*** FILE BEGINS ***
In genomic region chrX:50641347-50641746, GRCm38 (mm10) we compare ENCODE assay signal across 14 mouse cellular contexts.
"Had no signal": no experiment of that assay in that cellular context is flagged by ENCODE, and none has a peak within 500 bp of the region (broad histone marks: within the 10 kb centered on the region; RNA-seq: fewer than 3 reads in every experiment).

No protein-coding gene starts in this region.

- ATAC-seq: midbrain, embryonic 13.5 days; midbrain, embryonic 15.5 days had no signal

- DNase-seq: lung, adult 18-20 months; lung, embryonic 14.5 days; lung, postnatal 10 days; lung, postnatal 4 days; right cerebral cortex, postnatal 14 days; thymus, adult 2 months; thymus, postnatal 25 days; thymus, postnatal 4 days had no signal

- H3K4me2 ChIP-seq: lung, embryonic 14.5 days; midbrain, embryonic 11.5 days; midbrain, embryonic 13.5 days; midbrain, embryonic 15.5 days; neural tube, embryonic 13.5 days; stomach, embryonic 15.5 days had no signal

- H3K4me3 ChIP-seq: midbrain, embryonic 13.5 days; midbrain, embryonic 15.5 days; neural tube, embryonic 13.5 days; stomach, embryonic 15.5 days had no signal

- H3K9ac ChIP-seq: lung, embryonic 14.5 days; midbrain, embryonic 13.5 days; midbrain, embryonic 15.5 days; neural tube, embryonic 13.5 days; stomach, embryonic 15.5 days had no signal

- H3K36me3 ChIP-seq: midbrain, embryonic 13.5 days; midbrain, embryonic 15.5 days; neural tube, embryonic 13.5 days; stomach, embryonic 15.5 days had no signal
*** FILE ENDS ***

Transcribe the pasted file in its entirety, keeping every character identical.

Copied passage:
In genomic region chrX:50641347-50641746, GRCm38 (mm10) we compare ENCODE assay signal across 14 mouse cellular contexts.
"Had no signal": no experiment of that assay in that cellular context is flagged by ENCODE, and none has a peak within 500 bp of the region (broad histone marks: within the 10 kb centered on the region; RNA-seq: fewer than 3 reads in every experiment).

No protein-coding gene starts in this region.

- ATAC-seq: midbrain, embryonic 13.5 days; midbrain, embryonic 15.5 days had no signal

- DNase-seq: lung, adult 18-20 months; lung, embryonic 14.5 days; lung, postnatal 10 days; lung, postnatal 4 days; right cerebral cortex, postnatal 14 days; thymus, adult 2 months; thymus, postnatal 25 days; thymus, postnatal 4 days had no signal

- H3K4me2 ChIP-seq: lung, embryonic 14.5 days; midbrain, embryonic 11.5 days; midbrain, embryonic 13.5 days; midbrain, embryonic 15.5 days; neural tube, embryonic 13.5 days; stomach, embryonic 15.5 days had no signal

- H3K4me3 ChIP-seq: midbrain, embryonic 13.5 days; midbrain, embryonic 15.5 days; neural tube, embryonic 13.5 days; stomach, embryonic 15.5 days had no signal

- H3K9ac ChIP-seq: lung, embryonic 14.5 days; midbrain, embryonic 13.5 days; midbrain, embryonic 15.5 days; neural tube, embryonic 13.5 days; stomach, embryonic 15.5 days had no signal

- H3K36me3 ChIP-seq: midbrain, embryonic 13.5 days; midbrain, embryonic 15.5 days; neural tube, embryonic 13.5 days; stomach, embryonic 15.5 days had no signal